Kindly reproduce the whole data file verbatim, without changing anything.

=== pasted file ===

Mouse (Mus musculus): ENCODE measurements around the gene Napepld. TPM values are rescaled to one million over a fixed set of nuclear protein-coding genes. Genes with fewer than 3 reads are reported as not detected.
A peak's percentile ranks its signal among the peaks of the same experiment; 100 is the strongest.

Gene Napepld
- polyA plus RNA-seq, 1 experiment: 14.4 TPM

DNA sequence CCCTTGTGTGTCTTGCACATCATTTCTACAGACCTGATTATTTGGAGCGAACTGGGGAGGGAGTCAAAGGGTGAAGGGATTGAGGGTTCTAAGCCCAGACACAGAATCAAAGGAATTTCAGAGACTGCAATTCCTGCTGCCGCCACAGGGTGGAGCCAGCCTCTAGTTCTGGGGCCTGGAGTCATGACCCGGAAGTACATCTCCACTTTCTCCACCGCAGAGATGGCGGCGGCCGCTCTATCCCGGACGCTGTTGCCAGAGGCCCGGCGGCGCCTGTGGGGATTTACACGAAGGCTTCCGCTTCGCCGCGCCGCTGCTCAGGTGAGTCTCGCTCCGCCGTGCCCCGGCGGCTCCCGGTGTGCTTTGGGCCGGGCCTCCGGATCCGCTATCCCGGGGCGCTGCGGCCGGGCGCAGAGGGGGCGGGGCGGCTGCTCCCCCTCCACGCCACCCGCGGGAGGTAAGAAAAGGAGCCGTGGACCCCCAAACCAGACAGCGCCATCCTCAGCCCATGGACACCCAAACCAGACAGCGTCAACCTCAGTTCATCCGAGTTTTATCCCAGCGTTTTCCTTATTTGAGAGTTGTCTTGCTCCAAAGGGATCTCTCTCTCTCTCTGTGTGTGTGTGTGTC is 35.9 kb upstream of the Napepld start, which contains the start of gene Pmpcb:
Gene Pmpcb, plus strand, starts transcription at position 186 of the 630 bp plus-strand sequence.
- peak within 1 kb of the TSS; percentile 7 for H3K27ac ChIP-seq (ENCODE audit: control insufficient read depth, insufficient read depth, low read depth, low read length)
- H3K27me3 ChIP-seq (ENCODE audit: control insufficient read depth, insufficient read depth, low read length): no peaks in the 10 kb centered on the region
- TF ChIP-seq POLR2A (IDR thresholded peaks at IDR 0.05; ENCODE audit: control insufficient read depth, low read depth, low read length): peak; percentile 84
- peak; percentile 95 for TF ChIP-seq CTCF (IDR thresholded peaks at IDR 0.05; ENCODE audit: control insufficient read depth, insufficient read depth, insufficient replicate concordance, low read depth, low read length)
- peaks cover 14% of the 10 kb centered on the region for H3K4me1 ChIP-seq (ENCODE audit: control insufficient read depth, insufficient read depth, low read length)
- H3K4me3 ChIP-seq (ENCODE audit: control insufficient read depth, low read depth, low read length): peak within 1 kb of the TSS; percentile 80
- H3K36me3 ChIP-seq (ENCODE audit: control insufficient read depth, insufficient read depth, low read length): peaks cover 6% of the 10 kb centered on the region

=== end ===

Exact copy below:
Mouse (Mus musculus): ENCODE measurements around the gene Napepld. TPM values are rescaled to one million over a fixed set of nuclear protein-coding genes. Genes with fewer than 3 reads are reported as not detected.
A peak's percentile ranks its signal among the peaks of the same experiment; 100 is the strongest.

Gene Napepld
- polyA plus RNA-seq, 1 experiment: 14.4 TPM

DNA sequence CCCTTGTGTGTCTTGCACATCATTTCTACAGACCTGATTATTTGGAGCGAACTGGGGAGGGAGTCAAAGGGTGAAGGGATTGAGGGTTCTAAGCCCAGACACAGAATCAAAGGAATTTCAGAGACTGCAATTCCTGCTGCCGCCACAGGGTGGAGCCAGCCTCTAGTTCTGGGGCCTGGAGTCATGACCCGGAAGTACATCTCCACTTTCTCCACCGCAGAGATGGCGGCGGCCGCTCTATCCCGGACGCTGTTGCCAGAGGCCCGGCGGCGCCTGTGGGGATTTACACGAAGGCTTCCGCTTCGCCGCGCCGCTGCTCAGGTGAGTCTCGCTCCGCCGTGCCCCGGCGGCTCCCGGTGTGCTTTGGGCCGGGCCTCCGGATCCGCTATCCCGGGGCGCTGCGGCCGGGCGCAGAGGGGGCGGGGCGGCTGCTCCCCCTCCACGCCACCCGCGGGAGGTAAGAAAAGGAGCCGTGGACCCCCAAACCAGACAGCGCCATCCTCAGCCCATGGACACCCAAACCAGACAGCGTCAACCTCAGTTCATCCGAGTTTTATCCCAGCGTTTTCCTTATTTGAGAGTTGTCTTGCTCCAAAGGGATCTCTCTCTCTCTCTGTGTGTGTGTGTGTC is 35.9 kb upstream of the Napepld start, which contains the start of gene Pmpcb:
Gene Pmpcb, plus strand, starts transcription at position 186 of the 630 bp plus-strand sequence.
- peak within 1 kb of the TSS; percentile 7 for H3K27ac ChIP-seq (ENCODE audit: control insufficient read depth, insufficient read depth, low read depth, low read length)
- H3K27me3 ChIP-seq (ENCODE audit: control insufficient read depth, insufficient read depth, low read length): no peaks in the 10 kb centered on the region
- TF ChIP-seq POLR2A (IDR thresholded peaks at IDR 0.05; ENCODE audit: control insufficient read depth, low read depth, low read length): peak; percentile 84
- peak; percentile 95 for TF ChIP-seq CTCF (IDR thresholded peaks at IDR 0.05; ENCODE audit: control insufficient read depth, insufficient read depth, insufficient replicate concordance, low read depth, low read length)
- peaks cover 14% of the 10 kb centered on the region for H3K4me1 ChIP-seq (ENCODE audit: control insufficient read depth, insufficient read depth, low read length)
- H3K4me3 ChIP-seq (ENCODE audit: control insufficient read depth, low read depth, low read length): peak within 1 kb of the TSS; percentile 80
- H3K36me3 ChIP-seq (ENCODE audit: control insufficient read depth, insufficient read depth, low read length): peaks cover 6% of the 10 kb centered on the region